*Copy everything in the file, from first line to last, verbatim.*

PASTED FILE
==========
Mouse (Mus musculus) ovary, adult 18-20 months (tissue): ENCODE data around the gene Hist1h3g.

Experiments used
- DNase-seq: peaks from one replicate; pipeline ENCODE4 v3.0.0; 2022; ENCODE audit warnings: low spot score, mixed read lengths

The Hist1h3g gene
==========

Mouse (Mus musculus) ovary, adult 18-20 months (tissue): ENCODE data around the gene Hist1h3g.

Experiments used
- DNase-seq: peaks from one replicate; pipeline ENCODE4 v3.0.0; 2022; ENCODE audit warnings: low spot score, mixed read lengths

The Hist1h3g gene